I have a confession to make about October Unprocessed. Each year, Andrew has to nudge me to take the pledge. At first, I rebel against the idea of abstaining from beloved foods. And then Andrew reassures me that I can still use vermouth-soaked olives in my martini and I breathe a sigh of relief. Once the month has passed, I’m always glad I said yes. Mindful eating doesn’t just fuel the body, it enhances the ability to be productive, and in my case, that directly helps my bottom line. As a professional Career Coach, my job is guiding people to achieve their goals. With that in mind, here are three ways October Unprocessed can boost your productivity:
Narrowing Choices Expands Time
I live in an urban neighborhood in Los Angeles with access to food 24/7. Within walking distance, there are two grocery chains serving prepared food and at whim, I can choose from restaurants offering sweet and sour chicken, pepperoni pizza, carnitas burritos, pastrami on rye, and french fries smothered in cheese, sour cream, and guacamole. The sheer volume of selection makes my head spin and it can take a while for me to figure out what to eat. October Unprocessed filters out many of those options, and that’s a boon for my productivity. During the month, I don’t have to sort through the stack of takeout menus to agonize over which combination of marginally healthy food reflects my mood and palate that day. Meal planning decisions are streamlined and that frees up the brain for more creativity and invention at work.
Empowerment of the Pledge
I grew up in New York City in a Kosher home. That meant no pork or shellfish and we never mixed milk and meat. Though I decided not to continue this practice as an adult (I can’t quit prosciutto), I understand its value beyond the religious obligation. Being deliberative about food makes it more sacred, and by that I mean, we don’t take it as much for granted. Rather than shoving any sort of unhealthy edible into our mouths, we have to take the time to contemplate its value first. Every night before dinner, I’ve created a ritual to stop for a few moments of gratitude for the beautiful bounty on my plate. In making the pledge to October Unprocessed, we’re creating a 31-day ritual. The fact that we’ve given our word is a framework to lean on. Build on it as a reference point for other challenging tasks in your lives. That’s empowering.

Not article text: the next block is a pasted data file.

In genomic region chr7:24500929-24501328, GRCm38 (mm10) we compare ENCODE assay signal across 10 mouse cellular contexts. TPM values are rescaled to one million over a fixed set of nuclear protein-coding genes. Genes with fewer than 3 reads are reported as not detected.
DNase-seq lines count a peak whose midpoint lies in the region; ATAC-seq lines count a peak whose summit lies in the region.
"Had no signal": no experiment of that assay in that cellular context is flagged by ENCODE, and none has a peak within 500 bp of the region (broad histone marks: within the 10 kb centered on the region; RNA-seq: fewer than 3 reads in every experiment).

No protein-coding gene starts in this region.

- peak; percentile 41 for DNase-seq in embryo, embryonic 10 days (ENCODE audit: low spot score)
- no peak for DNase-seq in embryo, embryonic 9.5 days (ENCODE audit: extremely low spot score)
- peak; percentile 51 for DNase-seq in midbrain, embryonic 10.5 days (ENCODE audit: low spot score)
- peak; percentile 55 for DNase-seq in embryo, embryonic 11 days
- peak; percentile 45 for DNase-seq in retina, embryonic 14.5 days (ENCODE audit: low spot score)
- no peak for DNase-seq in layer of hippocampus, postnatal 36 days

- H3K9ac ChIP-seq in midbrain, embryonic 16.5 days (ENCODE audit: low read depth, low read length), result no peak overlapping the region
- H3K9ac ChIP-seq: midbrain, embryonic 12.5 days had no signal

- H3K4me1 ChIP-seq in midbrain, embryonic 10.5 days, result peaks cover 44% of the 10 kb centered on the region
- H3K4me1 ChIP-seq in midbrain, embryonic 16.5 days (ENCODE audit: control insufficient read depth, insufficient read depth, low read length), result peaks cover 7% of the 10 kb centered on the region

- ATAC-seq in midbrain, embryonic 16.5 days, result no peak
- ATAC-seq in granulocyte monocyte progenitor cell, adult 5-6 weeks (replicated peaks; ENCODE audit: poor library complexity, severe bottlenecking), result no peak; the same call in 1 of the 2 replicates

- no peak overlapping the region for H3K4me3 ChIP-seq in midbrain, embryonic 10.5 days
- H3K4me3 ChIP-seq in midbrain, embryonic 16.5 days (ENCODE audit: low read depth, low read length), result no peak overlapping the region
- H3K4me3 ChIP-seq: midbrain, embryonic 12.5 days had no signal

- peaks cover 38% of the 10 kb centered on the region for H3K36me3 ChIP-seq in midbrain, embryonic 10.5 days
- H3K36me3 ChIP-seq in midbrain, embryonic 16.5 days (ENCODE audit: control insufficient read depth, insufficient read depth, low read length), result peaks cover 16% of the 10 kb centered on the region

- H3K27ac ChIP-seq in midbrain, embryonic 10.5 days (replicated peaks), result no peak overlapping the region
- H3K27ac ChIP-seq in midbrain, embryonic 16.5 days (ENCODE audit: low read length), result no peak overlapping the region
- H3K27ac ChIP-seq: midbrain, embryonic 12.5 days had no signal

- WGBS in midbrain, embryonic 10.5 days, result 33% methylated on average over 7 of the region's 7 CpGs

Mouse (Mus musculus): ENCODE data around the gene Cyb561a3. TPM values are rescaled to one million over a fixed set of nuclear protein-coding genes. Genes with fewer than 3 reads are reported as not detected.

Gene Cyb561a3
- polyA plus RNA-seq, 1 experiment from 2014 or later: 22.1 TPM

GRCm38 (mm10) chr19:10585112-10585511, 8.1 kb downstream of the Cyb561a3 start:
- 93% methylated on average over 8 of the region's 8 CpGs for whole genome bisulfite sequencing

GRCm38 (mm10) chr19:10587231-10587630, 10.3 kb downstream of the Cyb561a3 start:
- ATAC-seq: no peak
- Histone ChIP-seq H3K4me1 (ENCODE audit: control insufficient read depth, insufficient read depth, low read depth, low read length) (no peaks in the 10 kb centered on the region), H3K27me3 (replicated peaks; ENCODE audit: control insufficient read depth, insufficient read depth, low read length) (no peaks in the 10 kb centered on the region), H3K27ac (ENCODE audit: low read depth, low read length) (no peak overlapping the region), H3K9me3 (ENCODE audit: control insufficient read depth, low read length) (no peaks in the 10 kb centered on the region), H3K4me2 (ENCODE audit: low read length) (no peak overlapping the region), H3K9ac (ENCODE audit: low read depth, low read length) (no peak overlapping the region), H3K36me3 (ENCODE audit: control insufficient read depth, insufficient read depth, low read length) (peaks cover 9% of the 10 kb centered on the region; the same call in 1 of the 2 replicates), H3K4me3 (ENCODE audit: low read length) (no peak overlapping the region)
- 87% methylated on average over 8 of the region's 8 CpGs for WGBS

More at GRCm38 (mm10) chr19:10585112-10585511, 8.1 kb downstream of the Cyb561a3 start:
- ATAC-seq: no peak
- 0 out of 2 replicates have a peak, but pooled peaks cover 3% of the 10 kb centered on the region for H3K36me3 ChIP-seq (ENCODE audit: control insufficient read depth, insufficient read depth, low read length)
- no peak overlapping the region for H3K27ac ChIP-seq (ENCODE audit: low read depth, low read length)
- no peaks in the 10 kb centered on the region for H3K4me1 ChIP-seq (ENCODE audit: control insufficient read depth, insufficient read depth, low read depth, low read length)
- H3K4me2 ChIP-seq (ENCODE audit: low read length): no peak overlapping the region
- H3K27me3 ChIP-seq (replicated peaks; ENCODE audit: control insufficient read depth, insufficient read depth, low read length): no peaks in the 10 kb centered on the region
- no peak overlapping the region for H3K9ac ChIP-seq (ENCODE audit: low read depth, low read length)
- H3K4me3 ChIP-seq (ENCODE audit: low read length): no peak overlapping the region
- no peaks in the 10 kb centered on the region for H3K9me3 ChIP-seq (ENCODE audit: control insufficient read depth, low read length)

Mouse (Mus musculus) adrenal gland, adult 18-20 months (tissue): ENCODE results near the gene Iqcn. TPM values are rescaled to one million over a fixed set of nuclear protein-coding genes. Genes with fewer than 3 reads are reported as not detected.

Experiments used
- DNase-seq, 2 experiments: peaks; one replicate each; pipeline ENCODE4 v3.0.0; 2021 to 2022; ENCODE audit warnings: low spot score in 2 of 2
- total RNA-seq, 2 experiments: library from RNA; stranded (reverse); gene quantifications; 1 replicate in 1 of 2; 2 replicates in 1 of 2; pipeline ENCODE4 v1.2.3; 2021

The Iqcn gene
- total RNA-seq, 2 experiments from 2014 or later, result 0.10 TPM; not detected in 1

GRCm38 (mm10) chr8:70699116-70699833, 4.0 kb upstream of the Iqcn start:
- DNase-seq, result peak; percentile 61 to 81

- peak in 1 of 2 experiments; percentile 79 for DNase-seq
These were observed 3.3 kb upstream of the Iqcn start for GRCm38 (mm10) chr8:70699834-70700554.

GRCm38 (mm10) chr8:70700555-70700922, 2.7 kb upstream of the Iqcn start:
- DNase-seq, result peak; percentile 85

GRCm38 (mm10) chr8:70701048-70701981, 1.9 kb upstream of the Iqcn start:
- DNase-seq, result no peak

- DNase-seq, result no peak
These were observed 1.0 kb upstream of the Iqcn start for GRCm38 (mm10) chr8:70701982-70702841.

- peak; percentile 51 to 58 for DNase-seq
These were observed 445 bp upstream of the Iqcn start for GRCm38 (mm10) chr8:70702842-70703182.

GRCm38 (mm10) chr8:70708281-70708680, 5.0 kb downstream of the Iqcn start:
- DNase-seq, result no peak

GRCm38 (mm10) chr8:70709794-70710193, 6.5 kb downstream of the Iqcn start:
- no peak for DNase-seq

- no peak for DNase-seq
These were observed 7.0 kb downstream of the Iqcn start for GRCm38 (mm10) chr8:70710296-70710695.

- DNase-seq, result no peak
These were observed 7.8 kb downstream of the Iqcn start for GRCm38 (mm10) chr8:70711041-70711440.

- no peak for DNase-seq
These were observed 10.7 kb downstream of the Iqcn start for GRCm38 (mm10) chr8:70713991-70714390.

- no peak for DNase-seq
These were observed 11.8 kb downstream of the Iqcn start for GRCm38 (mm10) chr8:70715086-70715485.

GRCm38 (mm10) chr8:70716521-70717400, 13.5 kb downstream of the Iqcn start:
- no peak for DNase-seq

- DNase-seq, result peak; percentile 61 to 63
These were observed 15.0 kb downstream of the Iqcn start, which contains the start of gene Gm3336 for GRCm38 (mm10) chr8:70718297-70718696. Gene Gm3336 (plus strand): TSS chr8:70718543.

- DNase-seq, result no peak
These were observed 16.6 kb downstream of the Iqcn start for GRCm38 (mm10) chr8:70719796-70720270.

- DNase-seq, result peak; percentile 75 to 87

Gaming Your To-Do List
A year ago, I wanted to learn Spanish. I downloaded the free app, Duolingo, and decided to practice ten minutes a day. Hardly anything deters me from running through these Spanish exercises. This isn’t because I’m about to travel to Costa Rica or need the language skill for a job. I’ve become so dogged about it after realizing that completing this small, simple task makes me feel accomplished. This is so important when you’re trying to achieve big, amorphous goals, like my clients who are changing careers or growing their business. Whatever your goals, having ones that are bitesize and attainable will expand your confidence. And here’s the best part – that feeling of confidence is infectious and will help you achieve more. I view October Unprocessed like my Spanish drills. Being successful at the challenge is mostly within my control (except for those pesky dinner parties). With only a month, it’s got a beginning, middle, and end. And if I focus on it one day at a time, I’m confident it’s something I can complete. No matter what other parts of your to-do list remain unchecked (and there are many on mine), use this challenge as a reminder that you can achieve your goals. Then don’t forget to bask in the glory. It works.
Too Due List by Andrew Neyer, used with permission
About the Author
Wendy Braitman is a Certified Career Coach guiding people who are looking for meaning and satisfaction from their work. She is a regular on-air contributor to HuffPost Live, and her essays have appeared in The Huffington post, Slate’s Double XX, Tifereret, and the book Singlism by Bella DePaulo. Wendy offers a 6-Day plan for getting out of your head and into action to find your next career, and for ongoing career resources, check out Wendy’s site, Love Your Next Career. You can also follow her on Facebook and Twitter.